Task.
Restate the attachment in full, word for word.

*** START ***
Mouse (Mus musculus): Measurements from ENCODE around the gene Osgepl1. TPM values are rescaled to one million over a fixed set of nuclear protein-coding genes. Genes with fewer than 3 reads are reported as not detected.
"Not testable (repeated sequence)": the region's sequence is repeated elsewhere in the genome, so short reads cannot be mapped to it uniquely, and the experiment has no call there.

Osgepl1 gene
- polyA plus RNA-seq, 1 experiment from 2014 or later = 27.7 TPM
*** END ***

Mouse (Mus musculus): Measurements from ENCODE around the gene Osgepl1. TPM values are rescaled to one million over a fixed set of nuclear protein-coding genes. Genes with fewer than 3 reads are reported as not detected.
"Not testable (repeated sequence)": the region's sequence is repeated elsewhere in the genome, so short reads cannot be mapped to it uniquely, and the experiment has no call there.

Osgepl1 gene
- polyA plus RNA-seq, 1 experiment from 2014 or later = 27.7 TPM